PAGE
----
“We now recognize that, in separating children from their families, we undermined the ability of many to adequately parent their own children and sowed the seeds for generations to follow, and we apologize for having done this,” said Harper.

This timeline of some of the major events in Canada’s history of residential schools shows the legacy reaching deep into the past and staying with us longer than many realize.

Early 1600s

The first boarding school specfically for Indigenous people was created by Catholic missionaries near the future site of Québec City. By all accounts, the school was a failure, with few children enrolled and with many who did attend fleeing at the first opportunity. Over the next 200 years, other boarding schools were created with similarly poor results.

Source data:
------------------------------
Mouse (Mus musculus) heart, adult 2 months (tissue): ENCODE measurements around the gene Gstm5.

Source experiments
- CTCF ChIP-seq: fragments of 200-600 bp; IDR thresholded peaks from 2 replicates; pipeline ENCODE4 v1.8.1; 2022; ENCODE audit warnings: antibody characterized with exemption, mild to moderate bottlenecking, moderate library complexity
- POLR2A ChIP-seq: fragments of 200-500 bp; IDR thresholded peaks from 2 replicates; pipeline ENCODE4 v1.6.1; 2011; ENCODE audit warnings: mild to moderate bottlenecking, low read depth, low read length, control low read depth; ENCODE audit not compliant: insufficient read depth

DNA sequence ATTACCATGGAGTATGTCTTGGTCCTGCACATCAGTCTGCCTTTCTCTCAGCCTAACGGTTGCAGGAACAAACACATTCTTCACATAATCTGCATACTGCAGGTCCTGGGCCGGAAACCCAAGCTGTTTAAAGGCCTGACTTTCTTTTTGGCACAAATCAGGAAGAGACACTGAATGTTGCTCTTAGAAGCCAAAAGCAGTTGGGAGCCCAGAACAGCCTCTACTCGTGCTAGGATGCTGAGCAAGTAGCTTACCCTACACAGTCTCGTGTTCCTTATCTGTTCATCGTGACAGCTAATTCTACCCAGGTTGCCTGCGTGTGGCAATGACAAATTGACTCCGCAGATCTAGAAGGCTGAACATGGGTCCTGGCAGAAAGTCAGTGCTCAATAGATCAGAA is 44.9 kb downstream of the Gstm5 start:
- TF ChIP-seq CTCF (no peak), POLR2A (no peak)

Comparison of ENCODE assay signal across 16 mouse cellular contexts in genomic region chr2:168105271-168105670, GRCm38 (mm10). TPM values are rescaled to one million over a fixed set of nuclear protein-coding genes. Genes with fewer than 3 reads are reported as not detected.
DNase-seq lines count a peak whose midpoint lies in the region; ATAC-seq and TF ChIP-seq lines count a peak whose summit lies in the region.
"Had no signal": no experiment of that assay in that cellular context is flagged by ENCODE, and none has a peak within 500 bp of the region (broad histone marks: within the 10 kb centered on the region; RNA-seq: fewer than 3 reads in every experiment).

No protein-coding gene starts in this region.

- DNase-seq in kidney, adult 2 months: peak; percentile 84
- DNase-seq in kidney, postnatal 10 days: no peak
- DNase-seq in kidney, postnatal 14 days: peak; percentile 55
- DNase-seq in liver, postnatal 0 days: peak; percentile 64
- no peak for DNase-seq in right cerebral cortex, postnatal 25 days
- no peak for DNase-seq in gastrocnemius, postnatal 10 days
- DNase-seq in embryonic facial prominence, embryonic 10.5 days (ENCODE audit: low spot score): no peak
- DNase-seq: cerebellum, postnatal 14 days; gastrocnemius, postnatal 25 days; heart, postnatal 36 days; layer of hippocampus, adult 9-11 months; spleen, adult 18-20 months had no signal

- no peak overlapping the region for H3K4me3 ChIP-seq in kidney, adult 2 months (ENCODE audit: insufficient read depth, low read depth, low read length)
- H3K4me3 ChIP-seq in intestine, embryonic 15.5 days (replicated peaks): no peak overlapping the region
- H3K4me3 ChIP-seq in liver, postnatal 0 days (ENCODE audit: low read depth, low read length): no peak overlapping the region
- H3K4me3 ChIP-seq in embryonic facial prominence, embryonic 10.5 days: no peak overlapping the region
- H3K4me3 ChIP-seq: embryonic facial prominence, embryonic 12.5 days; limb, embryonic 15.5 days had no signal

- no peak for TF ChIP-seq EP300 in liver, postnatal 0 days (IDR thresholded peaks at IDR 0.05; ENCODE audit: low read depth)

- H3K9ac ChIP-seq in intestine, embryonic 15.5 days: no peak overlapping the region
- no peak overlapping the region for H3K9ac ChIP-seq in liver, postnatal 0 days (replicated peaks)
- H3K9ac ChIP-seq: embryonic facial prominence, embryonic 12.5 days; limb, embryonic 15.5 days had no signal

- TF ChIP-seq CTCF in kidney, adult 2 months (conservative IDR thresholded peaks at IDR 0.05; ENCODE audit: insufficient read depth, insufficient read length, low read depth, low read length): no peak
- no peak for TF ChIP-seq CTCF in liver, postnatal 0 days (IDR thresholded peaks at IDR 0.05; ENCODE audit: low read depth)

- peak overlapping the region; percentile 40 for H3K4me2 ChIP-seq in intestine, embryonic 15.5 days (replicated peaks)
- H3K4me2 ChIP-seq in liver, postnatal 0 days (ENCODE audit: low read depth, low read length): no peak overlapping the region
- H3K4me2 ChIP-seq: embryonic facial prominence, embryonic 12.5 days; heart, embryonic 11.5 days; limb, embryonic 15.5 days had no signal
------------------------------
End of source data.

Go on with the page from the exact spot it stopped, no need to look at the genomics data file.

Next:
The Mohawk Institute, on the Grand River, near what is now Brantford, Ontario opened in 1834. This school would remain open until 1970.


Egerton Ryerson, the superintendent of schools for Upper Canada, urged the establishment of residential schools where students would be taught “the English language, arithmetic, elementary geometry” and other topics. The report led to several new Methodist-run schools in southern Ontario in the 1850s, including the Mount Elgin school, which did not close until 1946.


On the day of confederation, Canadian churches operated only a handful of boarding schools with most of them receiving small, per-student grants from the federal government. As settlement moved west, missionaries and schools followed.


The federal Indian Act was adopted in 1876, defining who was an “Indian” and establishing a process for how status could be lost. The mechanisms could be arbritrary, for example, men could lose status by graduating from a university and women could lose it by marrying a man who did not have status.